In the PCI group, there were no differences among the groups in the procedural aspect regarding stent use (Supplementary Table 4). However, the rate of complete revascularisation was substantially lower in patients with CKD versus those with impaired kidney function or normal kidney function (46.2% vs. 60.5% vs. 56.5%, respectively; p=0.007), while a comparable number of patients underwent staged procedures (14.6% vs. 12.0% vs. 17.4%, respectively; p=0.16).
Acetylsalicylic acid was prescribed less often in patients with CKD compared to patients with impaired kidney function or normal kidney function after PCI (93.0% vs. 96.4% vs. 99.1%, respectively; p=0.006) and CABG (83.0% vs. 89.2% vs. 91.7%, respectively; p=0.043) (Supplementary Table 4). No differences in the administration of statins and beta-blockers were found in either treatment group. In general, secondary preventive medication was prescribed more often after PCI than after CABG (Supplementary Table 2).
Within the PCI and CABG groups, incidences of 30-day adverse events were comparable in patients with CKD, impaired kidney function, and normal kidney function (Table 1). Comparing outcomes between PCI and CABG in patients with CKD, there were no significant differences in rates of MACCE (6.3% vs. 4.0%, respectively, p=0.34), the composite of death/stroke/MI (5.7% vs. 2.6%, respectively, p=0.18), all-cause death (2.5% vs. 0.7%, respectively, p=0.19), or repeat revascularisation (1.9% vs. 1.3%, respectively, p=0.68) (Supplementary Table 2).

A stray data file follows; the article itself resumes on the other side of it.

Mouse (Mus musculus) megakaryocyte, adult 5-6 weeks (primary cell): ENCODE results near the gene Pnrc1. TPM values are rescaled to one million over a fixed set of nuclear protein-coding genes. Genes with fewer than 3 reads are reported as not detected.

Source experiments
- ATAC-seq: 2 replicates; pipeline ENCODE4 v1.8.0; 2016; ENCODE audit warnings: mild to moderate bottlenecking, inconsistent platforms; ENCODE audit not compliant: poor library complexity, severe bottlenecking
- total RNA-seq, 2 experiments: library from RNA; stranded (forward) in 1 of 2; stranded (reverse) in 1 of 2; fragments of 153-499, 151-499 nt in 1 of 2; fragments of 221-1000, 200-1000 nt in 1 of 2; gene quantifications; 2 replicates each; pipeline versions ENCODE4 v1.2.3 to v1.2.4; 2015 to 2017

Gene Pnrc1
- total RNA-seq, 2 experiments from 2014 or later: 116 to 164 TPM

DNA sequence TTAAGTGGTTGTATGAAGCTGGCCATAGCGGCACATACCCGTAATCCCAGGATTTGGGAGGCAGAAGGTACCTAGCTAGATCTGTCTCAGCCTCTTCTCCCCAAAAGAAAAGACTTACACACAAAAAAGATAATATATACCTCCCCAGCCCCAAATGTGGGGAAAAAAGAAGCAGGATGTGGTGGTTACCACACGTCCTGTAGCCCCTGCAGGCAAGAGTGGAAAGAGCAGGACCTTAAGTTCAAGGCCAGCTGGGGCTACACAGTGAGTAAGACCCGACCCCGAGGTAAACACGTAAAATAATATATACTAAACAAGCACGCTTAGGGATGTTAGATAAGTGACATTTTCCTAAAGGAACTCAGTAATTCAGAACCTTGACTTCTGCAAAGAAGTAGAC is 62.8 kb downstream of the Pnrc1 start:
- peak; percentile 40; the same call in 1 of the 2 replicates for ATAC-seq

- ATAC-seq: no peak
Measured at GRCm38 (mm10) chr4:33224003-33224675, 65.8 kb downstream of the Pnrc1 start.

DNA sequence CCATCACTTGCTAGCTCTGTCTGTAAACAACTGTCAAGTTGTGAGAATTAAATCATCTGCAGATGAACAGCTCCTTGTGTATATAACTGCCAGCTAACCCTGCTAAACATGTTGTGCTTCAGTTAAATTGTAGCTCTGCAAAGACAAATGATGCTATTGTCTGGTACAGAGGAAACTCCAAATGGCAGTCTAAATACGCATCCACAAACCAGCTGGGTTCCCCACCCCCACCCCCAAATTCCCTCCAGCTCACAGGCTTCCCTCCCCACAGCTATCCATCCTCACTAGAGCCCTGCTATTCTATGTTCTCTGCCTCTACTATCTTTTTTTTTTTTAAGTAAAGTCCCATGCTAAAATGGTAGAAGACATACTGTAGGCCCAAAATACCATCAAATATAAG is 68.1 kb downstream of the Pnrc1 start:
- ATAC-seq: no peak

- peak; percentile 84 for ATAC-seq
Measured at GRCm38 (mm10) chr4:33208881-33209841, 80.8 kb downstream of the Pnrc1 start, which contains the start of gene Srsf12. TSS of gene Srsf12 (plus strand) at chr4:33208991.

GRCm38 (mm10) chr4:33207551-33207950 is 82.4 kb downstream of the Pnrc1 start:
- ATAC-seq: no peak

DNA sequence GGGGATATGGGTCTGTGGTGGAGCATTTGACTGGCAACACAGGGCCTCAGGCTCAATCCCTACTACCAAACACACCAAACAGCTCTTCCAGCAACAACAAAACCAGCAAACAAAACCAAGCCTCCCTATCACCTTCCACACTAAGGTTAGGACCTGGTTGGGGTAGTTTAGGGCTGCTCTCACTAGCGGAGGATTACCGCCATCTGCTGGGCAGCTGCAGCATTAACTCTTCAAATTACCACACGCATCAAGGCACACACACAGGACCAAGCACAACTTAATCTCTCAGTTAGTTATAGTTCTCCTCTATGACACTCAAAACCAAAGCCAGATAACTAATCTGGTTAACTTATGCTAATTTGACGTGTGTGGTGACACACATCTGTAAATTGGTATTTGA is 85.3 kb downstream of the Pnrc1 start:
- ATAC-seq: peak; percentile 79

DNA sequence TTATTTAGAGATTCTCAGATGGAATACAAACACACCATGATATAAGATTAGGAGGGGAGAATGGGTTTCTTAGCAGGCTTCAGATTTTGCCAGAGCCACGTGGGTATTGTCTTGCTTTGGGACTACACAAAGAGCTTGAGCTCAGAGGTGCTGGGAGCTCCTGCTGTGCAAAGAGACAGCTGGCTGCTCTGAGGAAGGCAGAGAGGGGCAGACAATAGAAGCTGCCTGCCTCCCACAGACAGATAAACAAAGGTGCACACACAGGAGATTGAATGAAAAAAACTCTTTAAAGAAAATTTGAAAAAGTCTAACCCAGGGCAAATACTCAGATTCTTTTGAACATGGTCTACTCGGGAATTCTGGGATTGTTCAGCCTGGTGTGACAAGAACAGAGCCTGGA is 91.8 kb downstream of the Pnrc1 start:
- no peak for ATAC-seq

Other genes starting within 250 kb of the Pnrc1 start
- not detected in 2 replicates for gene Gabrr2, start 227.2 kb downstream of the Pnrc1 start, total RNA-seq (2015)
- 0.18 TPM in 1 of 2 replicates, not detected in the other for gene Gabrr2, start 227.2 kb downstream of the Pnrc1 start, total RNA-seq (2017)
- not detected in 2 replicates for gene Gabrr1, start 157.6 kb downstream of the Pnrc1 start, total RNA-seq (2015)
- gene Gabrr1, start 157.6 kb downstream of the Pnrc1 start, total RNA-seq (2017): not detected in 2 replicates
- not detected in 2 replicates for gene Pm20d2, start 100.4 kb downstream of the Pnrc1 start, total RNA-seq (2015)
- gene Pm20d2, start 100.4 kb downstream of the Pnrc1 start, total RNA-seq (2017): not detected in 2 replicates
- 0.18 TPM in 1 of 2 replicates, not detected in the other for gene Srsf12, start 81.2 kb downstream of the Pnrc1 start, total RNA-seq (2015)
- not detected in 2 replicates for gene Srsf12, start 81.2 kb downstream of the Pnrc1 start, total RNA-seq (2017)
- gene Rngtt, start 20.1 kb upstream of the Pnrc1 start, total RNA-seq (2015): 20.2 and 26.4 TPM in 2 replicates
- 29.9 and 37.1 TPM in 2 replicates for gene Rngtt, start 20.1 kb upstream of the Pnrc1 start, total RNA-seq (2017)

In separate groups of both PCI and CABG, rates of adverse events were not significantly different between patients with normal vs. impaired kidney function, while patients with CKD vs. normal kidney function had significantly higher rates of MACCE, the composite safety endpoint of death/stroke/MI, and all-cause death (Supplementary Table 5). Rates of repeat revascularisation were lower in patients with impaired kidney function and CKD.
Overall, differences between PCI and CABG in rates of adverse events were larger in patients with CKD than in other groups (Table 2, Supplementary Table 6, Figure 2). There was a significant treatment-by-kidney function interaction for all-cause death (pint=0.017), while interactions for MACCE (pint=0.15) or the composite endpoint of death/stroke/MI (pint=0.070) did not reach statistical significance.
Figure 2. Kaplan-Meier cumulative event curves by the status of kidney function in the SYNTAX randomised cohort. p-values are from log-rank test. CABG: coronary artery bypass grafting; CKD: chronic kidney disease; eGFR: estimated glomerular filtration rate; MI: myocardial infarction; PCI: percutaneous coronary intervention